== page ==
Rails & MVC
I often get into conversations with people who have explored the Rails framework, but for one reason or another haven’t gotten any further than a few simple online tutorials. As I explore a little further, the reason almost always boils down to two things: they haven’t taken the time to learn the ruby language, and they don’t fully understand the concepts behind MVC.
While the first is a little beyond the scope of a single article, I’d like to address the second.
Model-View-Controller (MVC) is a design pattern used in software engineering. In complex computer applications that present lots of data to the user, one often wishes to separate data (Model) and user interface (View) concerns, so that changes to the user interface do not impact the data handling, and that the data can be reorganized without changing the user interface. The Model-View-Controller design pattern solves this problem by decoupling data access and business logic from data presentation and user interaction, by introducing an intermediate component: the Controller.
The only problem I have with this description is that I often want to have this separation on applications that may not be very complex, and may not contain lots of data.
For anyone on board with web standards, the concepts behind MVC should sound all too familiar. Just as web standards seeks to separate content, presentation, and behavior, MVC seeks to separate data, interface, and logic.
The model is a representation of a piece of stored data, most commonly a database table. In the model we specify every requirement and calculation required to interact with this data, typically validation requirements, data relationships, create methods, update methods, destroy methods, find methods, and so on.
Any time you would write code that interacts with this data object directly, the code should go in the model. It can often be confusing determining if code belongs in a model or a controller, but my general rule is if you’re writing more than three lines of code in a controller method that interact with the same model, you could probably group those lines into a model method instead. This is most certainly the case if you’re repeating those same lines anywhere else in a controller.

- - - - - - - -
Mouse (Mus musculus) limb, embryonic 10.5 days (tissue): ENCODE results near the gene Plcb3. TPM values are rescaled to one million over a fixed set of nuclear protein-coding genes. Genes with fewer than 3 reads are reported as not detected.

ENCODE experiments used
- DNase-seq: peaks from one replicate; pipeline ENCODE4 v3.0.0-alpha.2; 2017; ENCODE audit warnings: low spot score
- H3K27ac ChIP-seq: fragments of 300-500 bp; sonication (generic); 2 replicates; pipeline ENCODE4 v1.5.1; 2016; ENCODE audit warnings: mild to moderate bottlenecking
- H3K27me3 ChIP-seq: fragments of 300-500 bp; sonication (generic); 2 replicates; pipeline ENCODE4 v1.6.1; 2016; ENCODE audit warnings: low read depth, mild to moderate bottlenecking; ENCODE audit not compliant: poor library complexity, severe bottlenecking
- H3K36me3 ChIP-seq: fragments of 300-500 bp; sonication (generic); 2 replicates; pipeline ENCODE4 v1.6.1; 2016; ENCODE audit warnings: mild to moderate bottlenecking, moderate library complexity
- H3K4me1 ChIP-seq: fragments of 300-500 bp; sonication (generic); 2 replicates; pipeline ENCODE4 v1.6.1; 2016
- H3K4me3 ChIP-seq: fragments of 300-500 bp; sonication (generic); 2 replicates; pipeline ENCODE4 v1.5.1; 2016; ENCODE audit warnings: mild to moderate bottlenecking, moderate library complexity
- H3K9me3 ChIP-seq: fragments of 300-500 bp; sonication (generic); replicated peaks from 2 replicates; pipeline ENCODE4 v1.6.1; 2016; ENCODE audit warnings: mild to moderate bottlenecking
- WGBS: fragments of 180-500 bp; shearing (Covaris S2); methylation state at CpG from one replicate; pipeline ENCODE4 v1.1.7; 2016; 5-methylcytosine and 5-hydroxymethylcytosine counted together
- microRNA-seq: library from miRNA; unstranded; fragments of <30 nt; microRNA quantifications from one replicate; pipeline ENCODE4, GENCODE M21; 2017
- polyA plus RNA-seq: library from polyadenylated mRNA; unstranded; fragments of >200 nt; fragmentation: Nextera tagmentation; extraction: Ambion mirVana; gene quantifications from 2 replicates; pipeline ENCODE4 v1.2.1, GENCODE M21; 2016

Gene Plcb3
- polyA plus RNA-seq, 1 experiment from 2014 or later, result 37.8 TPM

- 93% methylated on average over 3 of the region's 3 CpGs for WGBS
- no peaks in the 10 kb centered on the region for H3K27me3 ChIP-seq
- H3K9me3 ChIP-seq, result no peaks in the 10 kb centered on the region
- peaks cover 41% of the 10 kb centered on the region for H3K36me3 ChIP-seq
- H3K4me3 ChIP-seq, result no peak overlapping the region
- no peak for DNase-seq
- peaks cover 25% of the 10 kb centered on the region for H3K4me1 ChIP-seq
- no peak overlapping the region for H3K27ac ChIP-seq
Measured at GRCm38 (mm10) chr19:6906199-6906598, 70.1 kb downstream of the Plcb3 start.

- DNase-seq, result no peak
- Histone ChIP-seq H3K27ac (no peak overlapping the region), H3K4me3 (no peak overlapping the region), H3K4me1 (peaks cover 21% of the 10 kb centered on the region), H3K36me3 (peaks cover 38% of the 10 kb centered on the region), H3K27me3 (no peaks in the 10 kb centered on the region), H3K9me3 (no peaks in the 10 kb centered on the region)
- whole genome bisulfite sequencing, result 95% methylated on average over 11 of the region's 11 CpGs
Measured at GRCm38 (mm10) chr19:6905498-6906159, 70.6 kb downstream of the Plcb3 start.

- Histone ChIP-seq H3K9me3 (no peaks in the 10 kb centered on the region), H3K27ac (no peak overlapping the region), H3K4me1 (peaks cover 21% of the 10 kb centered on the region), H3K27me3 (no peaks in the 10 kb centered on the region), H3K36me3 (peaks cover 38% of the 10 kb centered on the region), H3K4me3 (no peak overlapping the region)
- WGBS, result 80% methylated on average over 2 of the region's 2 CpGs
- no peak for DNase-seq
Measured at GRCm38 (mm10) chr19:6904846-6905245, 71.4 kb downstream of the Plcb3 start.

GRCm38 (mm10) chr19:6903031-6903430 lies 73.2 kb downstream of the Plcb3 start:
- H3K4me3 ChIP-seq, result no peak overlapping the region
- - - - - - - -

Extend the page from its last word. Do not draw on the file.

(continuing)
The controller is the logic between the model and the view. Controllers contain methods which directly correlate to actions performed by the user. The controller’s purpose is to respond to the action requested by the user, take any parameters the user has set, process the data, interact with the model, and then pass the requested data, in final form, off to the view.
Controller methods are typically short, small chunks of code that accomplish very specific tasks. If they’re more than nine or ten lines, than that should be a warning that you might be doing too much in the controller, and not enough in the model.
The view is where the data, which was processed by the controller, gets output in the format requested by the user. In rails typically this will be html, but could be xml, js, json, or any other. The separation between controller and view is much more clear than the controller and model. There should be no output data in the controller, and there should be no data processing in the view.
First and foremost, learn Ruby. If you’re looking for some impressive uses of Ruby, look no further than the Rails code itself. This is done most easily by running
rake rails:freeze:edge from the command line, this will dump the Rails core code in the
vendor/rails directory. Look through some of the code (don’t change anything!) and see how Ruby is being used. If you don’t understand something, look it up. Ruby has relatively good documentation, so dig in.
Second, make sure you have a good understanding of MVC. My descriptions here just scratch the surface, and are intended for the beginner.